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Medal for Military Merit
Merite MIlitaire Belge.jpg
Medal for Military Merit (obverse)
Awarded by Flag of Belgium.svg Kingdom of Belgium
Type Medal
Eligibility Personnel of the Belgian Armed Forces
Awarded for Exemplary behaviour or act
Status Active
Statistics
Established 25 February 2005
Precedence
Next (higher) Commemorative Medal for Foreign Operations or Missions
Next (lower) Commemorative Medals for Army Marches
Medaille Merite Militaire Belgique Ribbon.jpg
Ribbon bar of the Medal of Military Merit

The Medal for Merit for personnel of the Belgian Defence Forces and Foreign Armed Forces (Dutch language: Medaille van Verdienste ten gunste van de personeelsleden van defensie en van vreemde legers , French language: Médaille du Mérite en faveur des membres du personnel de la défense et d’armées étrangères) is a military decoration of Belgium. It was established on 23 February 2005[1] as a more rewarding successor of an earlier Medal of Military Merit (created in 1988) and is awarded to members of the Belgian Armed Forces and civilians working for the Belgian Defence who show an exemplary meritorious behaviour in the completion of their duties or who have accomplished an exemplary meritorious act. The Medal may also be awarded to foreign military and civilian members of a foreign Armed Force who have provided exceptional support to the Belgian Defence.[1]

The Medal for Military Merit is awarded by Royal Decree.

History[]

The original Medal for Military Merit was created in 1988 by Ministerial Decree and awarded internally within the Ministry of Defence. However, it was felt that this limited the visibility and importance of the award, and a new Medal for Military Merit with a slightly different official name was created in its place, that was to be awarded by the King of Belgium. The original Medal for Military Merit is to be considered as equivalent to the new one.[1]

Insignia[]

The medal is circular and struck from bronze, the obverse bears the Escutcheon-only version of the Coat of arms of Belgium, the plain reverse usually bears the engraved name of the recipient and date of the award. The medal is suspended to the ribbon by a ring though the suspension loop. The ribbon is light blue with four vertical white stripes. The original Medal for Military Merit had the same design and hung from the same ribbon as the new one, only the statute differs.[1]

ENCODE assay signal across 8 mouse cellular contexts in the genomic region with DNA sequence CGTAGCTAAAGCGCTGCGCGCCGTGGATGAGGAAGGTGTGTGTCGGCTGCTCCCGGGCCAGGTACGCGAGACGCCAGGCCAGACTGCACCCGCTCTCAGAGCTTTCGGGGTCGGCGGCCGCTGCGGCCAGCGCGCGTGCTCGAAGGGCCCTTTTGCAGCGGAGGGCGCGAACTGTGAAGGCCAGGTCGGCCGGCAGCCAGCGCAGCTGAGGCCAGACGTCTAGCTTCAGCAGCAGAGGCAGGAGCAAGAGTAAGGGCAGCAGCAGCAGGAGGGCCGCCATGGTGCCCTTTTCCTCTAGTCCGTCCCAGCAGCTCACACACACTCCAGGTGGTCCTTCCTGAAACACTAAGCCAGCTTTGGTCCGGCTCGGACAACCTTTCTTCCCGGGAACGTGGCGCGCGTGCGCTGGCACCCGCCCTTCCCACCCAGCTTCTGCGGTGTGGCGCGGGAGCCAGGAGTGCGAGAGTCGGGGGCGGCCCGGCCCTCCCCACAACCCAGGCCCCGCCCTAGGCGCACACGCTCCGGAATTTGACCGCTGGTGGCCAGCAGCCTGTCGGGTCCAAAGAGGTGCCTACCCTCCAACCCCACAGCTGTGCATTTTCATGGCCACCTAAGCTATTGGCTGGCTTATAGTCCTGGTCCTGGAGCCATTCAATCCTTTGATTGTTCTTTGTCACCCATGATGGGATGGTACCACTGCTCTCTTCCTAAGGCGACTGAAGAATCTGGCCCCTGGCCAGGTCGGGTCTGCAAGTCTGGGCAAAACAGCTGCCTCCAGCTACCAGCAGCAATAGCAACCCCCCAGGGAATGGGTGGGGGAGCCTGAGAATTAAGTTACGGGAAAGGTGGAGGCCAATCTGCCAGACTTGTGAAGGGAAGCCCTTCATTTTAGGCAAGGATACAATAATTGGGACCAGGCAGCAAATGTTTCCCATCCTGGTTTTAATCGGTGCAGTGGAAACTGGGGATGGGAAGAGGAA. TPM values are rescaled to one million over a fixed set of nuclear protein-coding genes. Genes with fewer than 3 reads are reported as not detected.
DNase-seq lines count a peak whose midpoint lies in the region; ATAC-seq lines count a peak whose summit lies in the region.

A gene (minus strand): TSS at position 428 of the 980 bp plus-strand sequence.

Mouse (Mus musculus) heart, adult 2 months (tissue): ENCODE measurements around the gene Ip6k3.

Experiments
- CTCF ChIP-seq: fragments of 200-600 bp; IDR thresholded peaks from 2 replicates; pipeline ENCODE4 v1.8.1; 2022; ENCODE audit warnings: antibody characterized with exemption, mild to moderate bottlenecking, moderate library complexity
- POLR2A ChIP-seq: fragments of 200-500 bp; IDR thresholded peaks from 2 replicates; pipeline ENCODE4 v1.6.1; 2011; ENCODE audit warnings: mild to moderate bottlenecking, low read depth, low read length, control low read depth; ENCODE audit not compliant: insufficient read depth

Award prerequisites[]

The Medal for Military Merit is awarded by the King based on a proposal from the Director of Human Resources of the Belgian Armed Forces for award to persons who:

  • are more productive than most of their colleagues;
  • try to achieve perfection in their daily work;
  • have on their own initiative achieved something to the benefit of the Belgian Armed Forces;
  • have not had any previous penal or disciplinary sanctions;
  • behave in an exemplary manner; and
  • take into account human and social issues in their work.

The Medal may also be awarded to military and civilian members of foreign armed force who have provided exceptional support to the Belgian Armed Forces.[1]

One cannot be awarded the Medal for Military Merit if one has already been awarded the Civic Decoration for the same acts.[1]

Award ceremonies are usually held only once a year, the Medal is rare, with barely four to eleven yearly recipients.

Recipients (partial list)[]

  • Lieutenant Yves Bertholet[2]
  • Sergeant Yoann Severijns[3]
  • Master Corporal J.-P. Doyen[3]
  • Warrant Officer G. Verlent[4]
  • Master Warrant Officer G. Lenders[4]
  • Chief Warrant Officer P. Istas[5]
  • First Sergeant-Major Jozef Van Lancker[5]
  • Corporal D. Tricot[6]
  • Major I. Dupont[6]
  • First Master Corporal Bruno Coenen[7]
  • Warrant Officer Pascal Blanchart[7]
  • Master Corporal Sean Vereecken[8]
  • Major Danny Snelders[8]
  • Chief Warrant Officer Stefaan Mouton[9]
  • Lieutenant Luc Gille[9]
  • Private First Class Timothy De Mars[10]
  • Master Warrant Officer Patrick Vermeulen[10]

Foreign recipients[]

  • Brigadier General Philippe Léonard[8] (France)
  • Colonel Mark E. Carter[10] (USA)
  • Major Anthony F. Sidoti[10] (USA)

See also[]

References[]

  1. 1.0 1.1 1.2 1.3 1.4 1.5 "Royal Decree of King Albert II of Belgium of 23 February 2005" (in French). Belgian Ministry of Defence. 2005-02-23. http://staatsbladclip.zita.be/moniteur/lois/2005/04/01/loi-2005007067.html. Retrieved 2012-09-05. 
  2. "Ministerial Decree of 18 April 1988". Belgian Ministry of Defence. 1988-12-23. 
  3. 3.0 3.1 "Royal Decree 5656 of 22 September 2005". Belgian Ministry of Defence. 2005-09-22. 
  4. 4.0 4.1 "Royal Decree 6052 of 11 May 2006". Belgian Ministry of Defence. 2006-05-11. 
  5. 5.0 5.1 "Royal Decree 6707 of 31 August 2007". Belgian Ministry of Defence. 2007-08-31. 
  6. 6.0 6.1 "Royal Decree 7264 of 15 October 2008". Belgian Ministry of Defence. 2008-10-15. 
  7. 7.0 7.1 "Royal Decree 7558 of 29 April 2009". Belgian Ministry of Defence. 2009-04-29. 
  8. 8.0 8.1 8.2 "Royal Decree 8085 of 4 July 2010". Belgian Ministry of Defence. 2010-07-04. 
  9. 9.0 9.1 "Royal Decree 8389 of 26 May 2011". Belgian Ministry of Defence. 2011-05-26. 
  10. 10.0 10.1 10.2 10.3 "Royal Decree 8966 of 9 May 2012". Belgian Ministry of Defence. 2012-05-09. 

Other sources[]

  • Quinot H., 1950, Recueil illustré des décorations belges et congolaises, 4e Edition. (Hasselt)
  • Cornet R., 1982, Recueil des dispositions légales et réglementaires régissant les ordres nationaux belges. 2e Ed. N.pl., (Brussels)
  • Borné A.C., 1985, Distinctions honorifiques de la Belgique, 1830-1985 (Brussels)
  • Belgian military regulation DGHR-REG-DISPSYS-001 of 20 February 2006
  • Belgian military regulation DGHR-SPS-DECOR-001 of 18 January 2006

External links[]


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